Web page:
verb (used with object), up·staged, up·stag·ing.
Examples from the Web for upstage
So, Streep rewrote much of her dialogue, which led to tension with her co-star, Hoffman, who felt she was trying to upstage him.Co-Stars Who Hated Each Other: Ryan Gosling and Rachel McAdams in 'The Notebook' and More|Marlow Stern|July 4, 2014|DAILY BEAST
Daily Pic (Venice Biennale Edition): Yuri Ancarani shows that medical magic can upstage the aesthetic kind.
It takes great talent to upstage a man accepting his party's presidential nomination.
In terms of attire, one did not upstage the other by looking more sophisticated or fashionable—or elitist, God forbid.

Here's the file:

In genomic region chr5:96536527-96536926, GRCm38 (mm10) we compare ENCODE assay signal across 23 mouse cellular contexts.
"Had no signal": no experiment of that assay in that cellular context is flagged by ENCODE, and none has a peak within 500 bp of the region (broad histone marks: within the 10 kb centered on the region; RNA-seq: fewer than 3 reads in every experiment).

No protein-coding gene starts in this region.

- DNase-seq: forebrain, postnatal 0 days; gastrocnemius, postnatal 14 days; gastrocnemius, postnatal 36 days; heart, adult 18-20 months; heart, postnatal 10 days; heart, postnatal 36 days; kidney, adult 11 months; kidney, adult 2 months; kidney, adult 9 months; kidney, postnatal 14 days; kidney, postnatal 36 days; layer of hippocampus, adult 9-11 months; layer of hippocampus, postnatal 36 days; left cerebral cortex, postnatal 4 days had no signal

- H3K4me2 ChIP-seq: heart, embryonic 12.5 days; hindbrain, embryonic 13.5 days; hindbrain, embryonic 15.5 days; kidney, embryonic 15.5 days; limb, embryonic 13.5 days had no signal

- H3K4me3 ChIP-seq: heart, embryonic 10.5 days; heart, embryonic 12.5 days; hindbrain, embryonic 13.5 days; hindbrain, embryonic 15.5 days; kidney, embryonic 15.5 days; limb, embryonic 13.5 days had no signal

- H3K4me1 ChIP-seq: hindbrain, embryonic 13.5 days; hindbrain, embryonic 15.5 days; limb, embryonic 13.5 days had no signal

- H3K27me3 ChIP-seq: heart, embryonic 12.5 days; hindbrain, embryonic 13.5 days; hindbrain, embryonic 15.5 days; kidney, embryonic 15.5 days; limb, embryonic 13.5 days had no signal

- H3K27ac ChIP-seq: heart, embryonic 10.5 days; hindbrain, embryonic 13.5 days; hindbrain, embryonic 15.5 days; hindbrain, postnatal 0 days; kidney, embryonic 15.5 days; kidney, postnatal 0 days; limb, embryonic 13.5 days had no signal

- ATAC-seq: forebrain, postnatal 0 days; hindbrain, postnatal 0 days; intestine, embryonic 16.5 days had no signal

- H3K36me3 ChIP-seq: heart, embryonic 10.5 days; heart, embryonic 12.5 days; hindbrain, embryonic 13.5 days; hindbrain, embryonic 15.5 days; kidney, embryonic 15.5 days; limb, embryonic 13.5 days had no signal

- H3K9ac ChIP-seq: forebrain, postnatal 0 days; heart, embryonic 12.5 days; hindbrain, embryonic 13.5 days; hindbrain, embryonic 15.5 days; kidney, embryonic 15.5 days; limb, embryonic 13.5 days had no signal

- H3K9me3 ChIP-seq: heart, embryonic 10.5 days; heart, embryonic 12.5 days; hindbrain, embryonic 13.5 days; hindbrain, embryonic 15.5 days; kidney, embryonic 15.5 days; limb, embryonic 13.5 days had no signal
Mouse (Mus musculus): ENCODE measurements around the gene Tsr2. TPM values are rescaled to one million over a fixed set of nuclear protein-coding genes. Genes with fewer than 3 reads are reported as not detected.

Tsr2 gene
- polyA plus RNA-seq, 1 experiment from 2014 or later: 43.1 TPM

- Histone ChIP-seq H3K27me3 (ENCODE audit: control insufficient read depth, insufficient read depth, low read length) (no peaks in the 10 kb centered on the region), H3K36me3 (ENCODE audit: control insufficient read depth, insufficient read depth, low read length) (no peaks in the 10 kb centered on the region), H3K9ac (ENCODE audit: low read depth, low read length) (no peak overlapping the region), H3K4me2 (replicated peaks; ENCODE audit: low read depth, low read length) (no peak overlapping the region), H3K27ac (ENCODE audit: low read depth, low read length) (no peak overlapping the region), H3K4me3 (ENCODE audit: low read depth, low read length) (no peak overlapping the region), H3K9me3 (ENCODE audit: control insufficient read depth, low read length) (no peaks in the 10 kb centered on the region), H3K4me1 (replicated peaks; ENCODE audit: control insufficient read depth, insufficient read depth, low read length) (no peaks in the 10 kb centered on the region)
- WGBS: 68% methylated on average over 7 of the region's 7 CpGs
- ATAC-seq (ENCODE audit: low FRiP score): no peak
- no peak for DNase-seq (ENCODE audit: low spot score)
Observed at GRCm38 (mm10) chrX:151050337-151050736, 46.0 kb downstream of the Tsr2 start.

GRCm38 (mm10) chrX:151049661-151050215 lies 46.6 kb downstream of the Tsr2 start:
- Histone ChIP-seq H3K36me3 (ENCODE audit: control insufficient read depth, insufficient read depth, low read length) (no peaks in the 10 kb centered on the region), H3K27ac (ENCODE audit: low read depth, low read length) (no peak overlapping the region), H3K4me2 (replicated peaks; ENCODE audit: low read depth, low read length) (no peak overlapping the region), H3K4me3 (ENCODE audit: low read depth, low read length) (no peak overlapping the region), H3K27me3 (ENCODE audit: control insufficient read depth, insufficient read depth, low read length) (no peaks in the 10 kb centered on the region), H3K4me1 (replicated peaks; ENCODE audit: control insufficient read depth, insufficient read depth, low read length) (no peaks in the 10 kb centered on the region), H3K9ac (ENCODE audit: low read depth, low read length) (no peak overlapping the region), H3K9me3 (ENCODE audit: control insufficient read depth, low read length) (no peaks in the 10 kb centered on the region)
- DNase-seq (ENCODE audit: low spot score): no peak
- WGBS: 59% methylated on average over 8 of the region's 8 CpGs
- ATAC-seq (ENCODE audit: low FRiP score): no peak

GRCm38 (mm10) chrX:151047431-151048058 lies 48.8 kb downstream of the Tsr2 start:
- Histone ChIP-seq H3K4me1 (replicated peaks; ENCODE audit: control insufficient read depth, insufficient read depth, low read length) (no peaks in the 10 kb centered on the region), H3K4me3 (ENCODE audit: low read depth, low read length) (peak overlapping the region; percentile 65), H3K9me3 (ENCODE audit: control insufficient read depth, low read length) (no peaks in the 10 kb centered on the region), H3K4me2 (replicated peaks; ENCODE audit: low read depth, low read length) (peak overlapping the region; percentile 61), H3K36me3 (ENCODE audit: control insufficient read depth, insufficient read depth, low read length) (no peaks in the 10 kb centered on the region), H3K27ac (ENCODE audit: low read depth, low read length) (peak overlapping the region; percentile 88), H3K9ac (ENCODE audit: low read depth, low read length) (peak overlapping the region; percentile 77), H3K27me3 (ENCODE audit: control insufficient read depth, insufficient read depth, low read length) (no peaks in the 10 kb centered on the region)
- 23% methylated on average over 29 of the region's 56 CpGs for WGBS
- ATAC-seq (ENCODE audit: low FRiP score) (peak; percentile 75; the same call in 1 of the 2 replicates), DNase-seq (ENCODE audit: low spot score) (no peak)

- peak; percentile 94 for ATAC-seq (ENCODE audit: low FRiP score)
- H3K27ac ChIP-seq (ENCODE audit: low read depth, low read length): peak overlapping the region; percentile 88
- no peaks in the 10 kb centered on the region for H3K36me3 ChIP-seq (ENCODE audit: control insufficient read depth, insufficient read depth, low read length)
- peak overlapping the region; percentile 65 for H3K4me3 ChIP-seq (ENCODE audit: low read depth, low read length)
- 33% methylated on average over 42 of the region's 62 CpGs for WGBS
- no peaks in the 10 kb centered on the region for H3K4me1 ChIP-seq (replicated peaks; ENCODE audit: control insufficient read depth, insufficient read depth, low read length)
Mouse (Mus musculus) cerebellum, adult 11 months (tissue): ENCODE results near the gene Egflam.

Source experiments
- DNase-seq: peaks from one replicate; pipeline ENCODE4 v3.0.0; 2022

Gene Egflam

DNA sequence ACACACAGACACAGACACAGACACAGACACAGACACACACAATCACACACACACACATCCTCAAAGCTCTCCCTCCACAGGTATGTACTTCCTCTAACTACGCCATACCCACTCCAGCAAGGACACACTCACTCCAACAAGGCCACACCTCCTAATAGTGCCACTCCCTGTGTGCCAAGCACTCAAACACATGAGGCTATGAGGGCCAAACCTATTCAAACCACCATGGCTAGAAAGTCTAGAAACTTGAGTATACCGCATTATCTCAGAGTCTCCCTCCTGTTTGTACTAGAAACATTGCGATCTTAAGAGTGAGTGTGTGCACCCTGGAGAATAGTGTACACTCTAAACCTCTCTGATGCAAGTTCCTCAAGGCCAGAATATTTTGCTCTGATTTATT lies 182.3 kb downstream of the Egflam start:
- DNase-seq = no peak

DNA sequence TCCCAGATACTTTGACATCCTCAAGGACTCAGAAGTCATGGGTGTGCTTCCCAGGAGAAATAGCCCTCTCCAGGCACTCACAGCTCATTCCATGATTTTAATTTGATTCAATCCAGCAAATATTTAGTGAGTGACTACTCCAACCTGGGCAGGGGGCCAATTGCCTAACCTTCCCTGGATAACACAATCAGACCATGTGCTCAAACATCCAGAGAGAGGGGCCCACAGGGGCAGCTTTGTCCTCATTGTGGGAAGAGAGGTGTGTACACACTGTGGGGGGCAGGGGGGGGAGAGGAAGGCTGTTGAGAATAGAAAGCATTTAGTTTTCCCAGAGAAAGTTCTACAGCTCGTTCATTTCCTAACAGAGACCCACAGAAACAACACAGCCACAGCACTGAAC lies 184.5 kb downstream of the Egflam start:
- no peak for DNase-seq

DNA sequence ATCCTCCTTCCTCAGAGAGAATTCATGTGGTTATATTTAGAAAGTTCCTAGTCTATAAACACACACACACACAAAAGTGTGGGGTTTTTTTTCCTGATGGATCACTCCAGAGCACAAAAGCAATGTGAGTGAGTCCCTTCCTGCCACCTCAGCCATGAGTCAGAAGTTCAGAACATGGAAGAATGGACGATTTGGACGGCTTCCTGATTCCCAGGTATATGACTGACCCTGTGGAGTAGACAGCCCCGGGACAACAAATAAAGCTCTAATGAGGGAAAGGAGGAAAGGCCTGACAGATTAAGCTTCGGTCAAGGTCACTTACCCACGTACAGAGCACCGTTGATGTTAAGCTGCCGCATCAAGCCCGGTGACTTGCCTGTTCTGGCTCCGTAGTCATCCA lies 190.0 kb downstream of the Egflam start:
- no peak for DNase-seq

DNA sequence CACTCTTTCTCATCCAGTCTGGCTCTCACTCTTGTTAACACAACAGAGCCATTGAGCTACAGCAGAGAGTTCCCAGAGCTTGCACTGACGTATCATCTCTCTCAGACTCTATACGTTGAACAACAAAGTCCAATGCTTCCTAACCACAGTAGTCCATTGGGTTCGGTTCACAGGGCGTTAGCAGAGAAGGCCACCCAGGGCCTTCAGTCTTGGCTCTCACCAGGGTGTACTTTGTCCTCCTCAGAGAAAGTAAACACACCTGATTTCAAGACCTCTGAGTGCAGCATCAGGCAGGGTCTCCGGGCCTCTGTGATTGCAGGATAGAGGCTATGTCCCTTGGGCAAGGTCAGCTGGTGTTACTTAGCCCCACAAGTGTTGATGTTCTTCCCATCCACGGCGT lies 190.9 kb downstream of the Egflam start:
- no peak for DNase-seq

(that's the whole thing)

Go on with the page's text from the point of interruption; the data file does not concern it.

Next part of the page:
Few are native-born New Yorkers, and scarcely any of them go around with their noses in the air in an "upstage Eastern manner."If You Don't Write Fiction|Charles Phelps Cushing
Single rose-coloured corduroy curtain for archway up R. hung on upstage side of arch.Mr. Pim Passes By|Alan Alexander Milne
Upstage, burned a driftwood fire in a low hearth of rough bricks; Judge Tiffany sat there, in a spindle-backed chair, reading.The Readjustment|Will Irwin
A similar door, opening into the bedroom of the shack, upstage right.Fifty Contemporary One-Act Plays|Various
British Dictionary definitions for upstage
Word Origin and History for upstage
1918 (adj.), 1921 (v.); the notion is of drawing attention to oneself (and away from a fellow actor) by moving upstage -- to the rear of the stage -- so that the other actor must face away from the audience. The noun upstage "back of the stage" is recorded from 1870.